LIGHT IN THE WINDOW

LIGHT IN THE WINDOW

From Chicken Soup for the Sister's Soul

Light in the Window

It was the first night of Chanukah and the night before Ellie’s last final. As a freshman, she was more than ready to go home for the first time since August. She’d packed everything she needed to take home except the books she was cramming with and her menorah, the eight-branch candelabra that’s lit every night of Chanukah. Ellie had been so tempted to pack the menorah earlier that night. However, just as she was getting ready to justify to herself why it was okay to skip the first night’s lighting—(A) she’d have to wait for the candles to burn out before she could leave for the library, and (B) she had no clue as to where her candles were hiding—her conscience (and common sense) kicked in. The voice coming from that special place in her body where “mother guilt” resides said, “You have the menorah out, so light it already.” Never one to ignore her mother’s advice, Ellie dug up the candles, lit them, said the blessings, placed the menorah on her windowsill and spent the rest of the evening in her room studying.

Ellie’s first winter break was uneventful, and when she returned to her dorm on the day before classes started, she was surprised to find a small note taped to her door.

“Thank you,” the note said. It was signed “Susan.” It was dated the day that Ellie had left after finals. Ellie was totally perplexed. She didn’t know a Susan. Convinced that the letter had been delivered to her by mistake, Ellie put the note on her desk and forgot about it.

About a half an hour before she was getting ready to head out for dinner there was a knock at Ellie’s door. There, standing in the hall, was a woman Ellie didn’t recognize. “I’m Susan,” she said. “I wanted to thank you in person, but you’d already left before I finished my finals.”

“Are you sure it’s me you’re looking for?” asked Ellie. Susan asked if she could come in and explain.

It seemed that Susan had been facing the same dilemma that Ellie had been that first night of Chanukah. She really didn’t want to light her menorah either. Not because she was packing, or was heading home, couldn’t find the candles or because she was busy studying, but because her older sister Hannah had been killed by a drunk driver ten months earlier, and this was the first year that she’d have to light the menorah candles alone. The sisters had always taken turns lighting the first candle, and this wasn’t Susan’s year. She just couldn’t bring herself to take her sister’s place. Susan said that whenever it was Hannah’s turn to light the first candle, she’d always tease Susan that the candles she lit would burn longer and brighter than when Susan lit them. One year she even went so far as to get a timer out. It had always annoyed Susan that Hannah would say something so stupid, but still, it was part of the family tradition. Susan said that it was just too painful to even think about Chanukah without Hannah, and she had decided on skipping the entire holiday.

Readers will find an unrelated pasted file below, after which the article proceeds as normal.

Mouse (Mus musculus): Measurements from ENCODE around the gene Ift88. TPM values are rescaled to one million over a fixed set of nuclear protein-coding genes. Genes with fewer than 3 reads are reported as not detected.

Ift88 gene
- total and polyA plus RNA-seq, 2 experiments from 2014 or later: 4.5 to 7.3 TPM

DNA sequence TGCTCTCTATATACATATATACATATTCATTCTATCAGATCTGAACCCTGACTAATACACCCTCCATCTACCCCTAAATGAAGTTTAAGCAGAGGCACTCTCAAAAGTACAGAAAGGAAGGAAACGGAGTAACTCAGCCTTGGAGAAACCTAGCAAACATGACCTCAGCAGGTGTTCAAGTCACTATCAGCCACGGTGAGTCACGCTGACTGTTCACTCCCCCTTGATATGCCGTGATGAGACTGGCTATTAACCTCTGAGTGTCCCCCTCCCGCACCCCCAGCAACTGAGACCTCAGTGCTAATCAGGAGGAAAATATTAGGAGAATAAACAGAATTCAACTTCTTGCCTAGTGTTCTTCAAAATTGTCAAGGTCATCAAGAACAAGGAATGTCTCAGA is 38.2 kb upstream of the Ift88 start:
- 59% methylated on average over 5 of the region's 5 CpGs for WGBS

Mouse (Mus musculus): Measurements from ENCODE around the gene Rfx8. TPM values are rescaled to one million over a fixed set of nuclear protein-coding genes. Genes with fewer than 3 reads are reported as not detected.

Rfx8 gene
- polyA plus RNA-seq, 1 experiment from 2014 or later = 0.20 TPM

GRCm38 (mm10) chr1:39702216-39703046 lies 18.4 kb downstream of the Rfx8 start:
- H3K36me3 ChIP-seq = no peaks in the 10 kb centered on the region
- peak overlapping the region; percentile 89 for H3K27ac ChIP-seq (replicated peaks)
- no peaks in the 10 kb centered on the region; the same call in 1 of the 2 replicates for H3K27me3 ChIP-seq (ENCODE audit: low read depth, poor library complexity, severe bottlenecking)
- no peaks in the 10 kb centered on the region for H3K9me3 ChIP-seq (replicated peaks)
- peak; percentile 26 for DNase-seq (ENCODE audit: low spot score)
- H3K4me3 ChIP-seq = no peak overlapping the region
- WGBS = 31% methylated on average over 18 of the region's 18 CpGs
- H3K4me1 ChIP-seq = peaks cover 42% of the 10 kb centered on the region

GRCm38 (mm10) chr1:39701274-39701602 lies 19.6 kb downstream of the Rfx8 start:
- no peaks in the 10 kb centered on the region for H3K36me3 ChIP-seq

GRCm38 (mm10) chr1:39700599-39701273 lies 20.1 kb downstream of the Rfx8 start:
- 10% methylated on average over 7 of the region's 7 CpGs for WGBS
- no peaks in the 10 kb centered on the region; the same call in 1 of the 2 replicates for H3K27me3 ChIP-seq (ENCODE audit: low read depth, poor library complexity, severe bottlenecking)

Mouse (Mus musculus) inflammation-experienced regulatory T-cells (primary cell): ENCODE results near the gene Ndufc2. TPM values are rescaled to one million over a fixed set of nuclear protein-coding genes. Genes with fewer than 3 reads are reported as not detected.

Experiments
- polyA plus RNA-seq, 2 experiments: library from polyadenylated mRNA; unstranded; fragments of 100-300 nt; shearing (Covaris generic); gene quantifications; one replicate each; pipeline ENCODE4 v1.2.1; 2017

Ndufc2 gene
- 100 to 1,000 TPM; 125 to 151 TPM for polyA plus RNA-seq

Susan said that she had just finished studying and was closing her drapes when she happened to glance across the courtyard of the quad and saw the candles shining in Ellie’s window. “I saw that menorah in your window, and I started to cry. It was as if Hannah had taken her turn and put the menorah in your window for me to see.” Susan said that when she stopped crying she said the blessings, turned off the lights in her room and watched the candles across the quad until they burned out.

Susan told Ellie that it was as she was lying in bed that night thinking about how close she felt to Hannah when she saw the menorah, that it dawned on her that Hannah had been right. Hannah’s last turn always would have candles that would burn longer and brighter than any of Susan’s, because for Susan, Hannah’s lights would never go out. They would always be there, in her heart for Susan to see when she needed to reconnect with Hannah.

All Susan had to do was close her eyes and remember the candles in the window, the ones that Hannah had lit the last time it was her turn.

Eileen Goltz

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